This story made my day.
Michael Zarlenga spent $350,000 to expand his hunting and fishing store in Old Town Alexandria, Virginia (just down the road from me). To cover his bases, Zarlenga paid an architectural firm to draw up eight separate plans he could submit to the city, and worked with the city's Board of Architectural Review every step of the way. According to the Washington Post, he consulted with and relied heavily upon the advice of the committee's principal staff member to be sure he did everything correctly.
You know where this is going.
But when the project came before the review board in 2007, it was rejected partly on Smith's recommendation that it would cause an "unreasonable loss of historic fabric." Zarlenga said Smith did not explain to him why he changed his mind. Smith has since died…
Zarlenga said he felt as though the rug had been pulled out from under him. He appealed to the City Council but lost in September 2007. Council members suggested he go back to the staff of the architectural review board and submit new plans.
For Zarlenga, it was the final straw. He choked back tears as he told the council he was finished: "I have no faith in the staff. . . . They have completely taken the integrity, as I see it, out of the system. . . . The simple fact is there's no money left, okay?"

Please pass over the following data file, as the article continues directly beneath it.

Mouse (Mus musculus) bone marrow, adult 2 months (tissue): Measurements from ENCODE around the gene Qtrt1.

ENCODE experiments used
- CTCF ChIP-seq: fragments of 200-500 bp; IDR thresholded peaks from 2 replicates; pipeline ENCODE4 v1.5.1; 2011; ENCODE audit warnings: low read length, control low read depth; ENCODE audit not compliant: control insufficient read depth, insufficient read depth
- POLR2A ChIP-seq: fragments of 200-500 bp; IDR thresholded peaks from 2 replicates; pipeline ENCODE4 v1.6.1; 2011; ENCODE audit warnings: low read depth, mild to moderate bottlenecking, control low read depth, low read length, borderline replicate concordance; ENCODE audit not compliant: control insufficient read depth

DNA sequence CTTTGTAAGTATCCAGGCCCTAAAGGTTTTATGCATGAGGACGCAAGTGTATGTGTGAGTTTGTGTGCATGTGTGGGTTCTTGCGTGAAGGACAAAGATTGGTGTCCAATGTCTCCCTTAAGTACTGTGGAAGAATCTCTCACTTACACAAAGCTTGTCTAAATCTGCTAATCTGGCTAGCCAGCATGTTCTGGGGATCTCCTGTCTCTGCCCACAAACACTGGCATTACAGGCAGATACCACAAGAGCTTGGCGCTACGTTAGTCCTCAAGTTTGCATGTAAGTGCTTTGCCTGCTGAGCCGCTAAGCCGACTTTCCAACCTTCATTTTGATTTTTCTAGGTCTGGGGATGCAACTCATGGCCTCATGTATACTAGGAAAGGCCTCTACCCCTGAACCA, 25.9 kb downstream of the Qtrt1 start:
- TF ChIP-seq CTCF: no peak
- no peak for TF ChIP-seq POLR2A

But Zarlenga got his revenge. He leased the space—which is right on King Street, the main drag through utlra-touristy Old Town—to a sex shop. The shop is in full compliance with zoning laws, and even if the city were to change those laws, Zarlenga would have to be grandfathered in. Furious Alexandria officials are now looking into whether they can shut the shop down through obscenity laws.
In 2007, I wrote about how Alexandria's ridiculous zoning laws were achieving the exact opposite of their intent—to preserve Old Town's unique charm and identity.